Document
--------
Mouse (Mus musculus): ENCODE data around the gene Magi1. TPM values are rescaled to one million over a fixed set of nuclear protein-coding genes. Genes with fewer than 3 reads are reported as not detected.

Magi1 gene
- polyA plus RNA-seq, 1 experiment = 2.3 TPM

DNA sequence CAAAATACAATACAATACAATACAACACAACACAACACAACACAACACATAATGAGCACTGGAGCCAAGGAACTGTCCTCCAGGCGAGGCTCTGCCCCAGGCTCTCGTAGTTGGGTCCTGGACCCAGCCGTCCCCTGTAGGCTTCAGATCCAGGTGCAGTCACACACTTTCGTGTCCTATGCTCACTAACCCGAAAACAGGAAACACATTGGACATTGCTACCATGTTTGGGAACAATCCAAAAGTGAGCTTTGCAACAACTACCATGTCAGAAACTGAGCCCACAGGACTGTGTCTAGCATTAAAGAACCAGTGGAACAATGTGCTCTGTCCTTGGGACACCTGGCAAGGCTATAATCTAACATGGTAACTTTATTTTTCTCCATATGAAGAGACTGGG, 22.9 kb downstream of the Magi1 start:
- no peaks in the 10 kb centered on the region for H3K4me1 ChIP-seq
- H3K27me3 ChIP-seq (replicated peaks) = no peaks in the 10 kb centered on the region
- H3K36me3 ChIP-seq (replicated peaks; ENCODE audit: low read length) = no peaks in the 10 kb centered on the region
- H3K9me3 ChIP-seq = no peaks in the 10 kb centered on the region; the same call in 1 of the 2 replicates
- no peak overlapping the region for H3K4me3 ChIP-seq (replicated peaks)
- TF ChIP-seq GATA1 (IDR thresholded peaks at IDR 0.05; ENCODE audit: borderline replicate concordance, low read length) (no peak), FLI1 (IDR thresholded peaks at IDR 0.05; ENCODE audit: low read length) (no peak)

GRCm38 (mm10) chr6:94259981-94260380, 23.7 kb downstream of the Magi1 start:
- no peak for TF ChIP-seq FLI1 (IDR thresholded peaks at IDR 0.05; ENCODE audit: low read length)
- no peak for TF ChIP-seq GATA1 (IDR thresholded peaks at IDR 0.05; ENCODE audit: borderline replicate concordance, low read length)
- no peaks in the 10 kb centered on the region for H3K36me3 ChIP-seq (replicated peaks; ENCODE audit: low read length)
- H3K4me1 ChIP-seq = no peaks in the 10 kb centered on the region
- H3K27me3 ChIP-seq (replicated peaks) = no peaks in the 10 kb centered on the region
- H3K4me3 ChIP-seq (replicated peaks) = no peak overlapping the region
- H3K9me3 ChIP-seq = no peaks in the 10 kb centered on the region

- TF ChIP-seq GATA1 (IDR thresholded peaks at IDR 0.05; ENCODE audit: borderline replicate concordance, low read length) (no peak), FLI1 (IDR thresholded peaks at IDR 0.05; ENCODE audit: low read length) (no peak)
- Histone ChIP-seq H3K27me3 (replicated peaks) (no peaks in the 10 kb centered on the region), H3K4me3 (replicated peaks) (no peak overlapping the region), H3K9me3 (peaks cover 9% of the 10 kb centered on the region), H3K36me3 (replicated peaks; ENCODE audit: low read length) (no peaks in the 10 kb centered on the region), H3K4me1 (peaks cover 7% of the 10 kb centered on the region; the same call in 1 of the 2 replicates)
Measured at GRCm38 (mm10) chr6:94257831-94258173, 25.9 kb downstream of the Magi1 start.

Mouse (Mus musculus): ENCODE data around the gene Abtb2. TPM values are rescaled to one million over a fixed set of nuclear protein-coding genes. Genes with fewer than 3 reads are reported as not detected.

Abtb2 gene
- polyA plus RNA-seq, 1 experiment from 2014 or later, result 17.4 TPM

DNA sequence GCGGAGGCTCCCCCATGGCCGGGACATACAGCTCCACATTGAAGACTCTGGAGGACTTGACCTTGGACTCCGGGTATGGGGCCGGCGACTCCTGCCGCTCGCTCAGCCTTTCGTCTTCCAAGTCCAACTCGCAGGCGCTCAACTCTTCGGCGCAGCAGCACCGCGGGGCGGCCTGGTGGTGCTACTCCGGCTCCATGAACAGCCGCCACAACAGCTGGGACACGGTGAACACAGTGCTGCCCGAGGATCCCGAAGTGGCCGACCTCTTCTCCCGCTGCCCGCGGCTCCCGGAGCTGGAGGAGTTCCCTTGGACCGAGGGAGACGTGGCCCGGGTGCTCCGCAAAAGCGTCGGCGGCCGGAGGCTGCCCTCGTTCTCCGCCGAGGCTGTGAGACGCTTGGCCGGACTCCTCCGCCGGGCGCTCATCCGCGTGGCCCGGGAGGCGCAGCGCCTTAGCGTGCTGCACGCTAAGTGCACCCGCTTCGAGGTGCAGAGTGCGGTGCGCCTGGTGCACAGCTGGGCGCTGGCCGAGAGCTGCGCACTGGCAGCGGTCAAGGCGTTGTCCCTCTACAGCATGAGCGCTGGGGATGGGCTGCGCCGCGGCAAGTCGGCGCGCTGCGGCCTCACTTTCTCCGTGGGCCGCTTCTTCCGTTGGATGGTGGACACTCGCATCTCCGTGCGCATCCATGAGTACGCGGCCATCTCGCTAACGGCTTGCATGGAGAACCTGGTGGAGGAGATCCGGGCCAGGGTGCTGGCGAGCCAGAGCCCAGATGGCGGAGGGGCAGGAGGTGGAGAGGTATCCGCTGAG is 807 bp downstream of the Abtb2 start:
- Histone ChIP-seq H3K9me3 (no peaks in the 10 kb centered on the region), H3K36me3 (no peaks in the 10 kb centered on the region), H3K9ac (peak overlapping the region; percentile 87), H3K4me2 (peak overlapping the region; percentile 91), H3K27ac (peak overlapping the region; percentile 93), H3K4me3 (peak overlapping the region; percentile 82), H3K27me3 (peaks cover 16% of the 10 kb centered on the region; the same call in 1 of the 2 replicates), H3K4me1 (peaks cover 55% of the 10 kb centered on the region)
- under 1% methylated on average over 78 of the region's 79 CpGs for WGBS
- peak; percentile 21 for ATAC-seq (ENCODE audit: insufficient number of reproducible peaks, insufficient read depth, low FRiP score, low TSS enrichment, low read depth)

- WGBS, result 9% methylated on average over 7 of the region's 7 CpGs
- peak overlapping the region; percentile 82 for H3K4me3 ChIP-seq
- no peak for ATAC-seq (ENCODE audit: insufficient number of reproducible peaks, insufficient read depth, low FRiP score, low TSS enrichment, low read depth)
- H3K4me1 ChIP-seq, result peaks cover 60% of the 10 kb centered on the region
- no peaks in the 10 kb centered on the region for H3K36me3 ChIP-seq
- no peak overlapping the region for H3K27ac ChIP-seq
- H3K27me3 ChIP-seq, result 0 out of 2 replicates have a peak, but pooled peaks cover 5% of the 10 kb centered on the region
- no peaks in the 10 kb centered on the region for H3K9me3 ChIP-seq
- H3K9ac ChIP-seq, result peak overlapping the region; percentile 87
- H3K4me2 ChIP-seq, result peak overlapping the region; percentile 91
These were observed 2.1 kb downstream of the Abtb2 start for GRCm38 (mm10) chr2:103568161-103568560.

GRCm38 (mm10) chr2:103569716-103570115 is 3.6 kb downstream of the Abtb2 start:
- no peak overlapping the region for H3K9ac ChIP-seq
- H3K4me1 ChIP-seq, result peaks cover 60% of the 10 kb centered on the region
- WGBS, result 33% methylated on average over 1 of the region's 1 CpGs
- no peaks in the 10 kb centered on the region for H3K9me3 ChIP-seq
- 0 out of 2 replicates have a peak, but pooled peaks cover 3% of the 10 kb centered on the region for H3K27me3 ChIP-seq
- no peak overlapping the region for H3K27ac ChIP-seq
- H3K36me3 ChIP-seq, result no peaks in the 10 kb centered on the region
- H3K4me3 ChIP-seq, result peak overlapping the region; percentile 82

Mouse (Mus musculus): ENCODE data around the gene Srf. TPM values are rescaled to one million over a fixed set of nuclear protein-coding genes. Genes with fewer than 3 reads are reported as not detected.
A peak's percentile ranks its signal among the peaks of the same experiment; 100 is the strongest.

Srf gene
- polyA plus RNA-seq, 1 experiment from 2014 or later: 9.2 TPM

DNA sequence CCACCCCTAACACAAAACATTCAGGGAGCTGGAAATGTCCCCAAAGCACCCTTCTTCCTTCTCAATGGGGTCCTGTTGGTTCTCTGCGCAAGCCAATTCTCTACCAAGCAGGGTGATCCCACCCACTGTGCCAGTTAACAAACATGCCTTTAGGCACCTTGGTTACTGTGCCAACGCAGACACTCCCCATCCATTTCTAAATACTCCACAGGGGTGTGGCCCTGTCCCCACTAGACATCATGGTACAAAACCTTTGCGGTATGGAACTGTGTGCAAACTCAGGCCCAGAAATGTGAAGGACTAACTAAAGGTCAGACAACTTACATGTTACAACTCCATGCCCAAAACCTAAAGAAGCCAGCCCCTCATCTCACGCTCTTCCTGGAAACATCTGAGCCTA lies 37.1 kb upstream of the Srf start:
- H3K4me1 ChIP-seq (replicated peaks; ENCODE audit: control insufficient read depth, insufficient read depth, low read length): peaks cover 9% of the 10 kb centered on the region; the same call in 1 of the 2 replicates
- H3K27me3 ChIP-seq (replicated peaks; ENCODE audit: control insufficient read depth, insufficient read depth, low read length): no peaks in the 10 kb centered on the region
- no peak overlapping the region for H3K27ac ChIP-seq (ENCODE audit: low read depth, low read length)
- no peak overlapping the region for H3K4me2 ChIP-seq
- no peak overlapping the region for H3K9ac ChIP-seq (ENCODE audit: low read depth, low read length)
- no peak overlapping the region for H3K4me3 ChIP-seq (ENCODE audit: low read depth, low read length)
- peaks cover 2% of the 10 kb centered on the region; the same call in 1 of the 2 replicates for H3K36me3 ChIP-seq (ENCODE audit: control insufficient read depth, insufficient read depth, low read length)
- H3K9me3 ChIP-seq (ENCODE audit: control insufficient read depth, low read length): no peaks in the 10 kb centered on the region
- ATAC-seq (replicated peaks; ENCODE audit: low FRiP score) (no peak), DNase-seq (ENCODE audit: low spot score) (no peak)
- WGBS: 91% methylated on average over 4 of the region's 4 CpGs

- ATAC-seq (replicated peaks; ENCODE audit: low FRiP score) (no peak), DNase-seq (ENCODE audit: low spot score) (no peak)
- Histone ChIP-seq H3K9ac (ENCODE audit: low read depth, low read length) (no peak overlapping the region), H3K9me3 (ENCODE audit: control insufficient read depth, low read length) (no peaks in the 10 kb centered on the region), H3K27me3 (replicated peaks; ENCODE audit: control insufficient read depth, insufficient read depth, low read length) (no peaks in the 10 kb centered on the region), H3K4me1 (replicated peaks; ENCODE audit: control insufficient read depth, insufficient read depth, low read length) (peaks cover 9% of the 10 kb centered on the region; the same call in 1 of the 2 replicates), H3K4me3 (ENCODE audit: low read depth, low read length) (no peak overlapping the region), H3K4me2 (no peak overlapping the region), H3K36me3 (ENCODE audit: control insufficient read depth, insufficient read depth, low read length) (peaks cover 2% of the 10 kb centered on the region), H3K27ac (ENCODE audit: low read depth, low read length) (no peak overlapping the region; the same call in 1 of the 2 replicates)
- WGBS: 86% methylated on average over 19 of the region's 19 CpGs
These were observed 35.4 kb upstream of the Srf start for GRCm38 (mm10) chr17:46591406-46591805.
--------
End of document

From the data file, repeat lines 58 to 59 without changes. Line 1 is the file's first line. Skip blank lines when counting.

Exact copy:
- no peak overlapping the region for H3K9ac ChIP-seq (ENCODE audit: low read depth, low read length)
- no peak overlapping the region for H3K4me3 ChIP-seq (ENCODE audit: low read depth, low read length)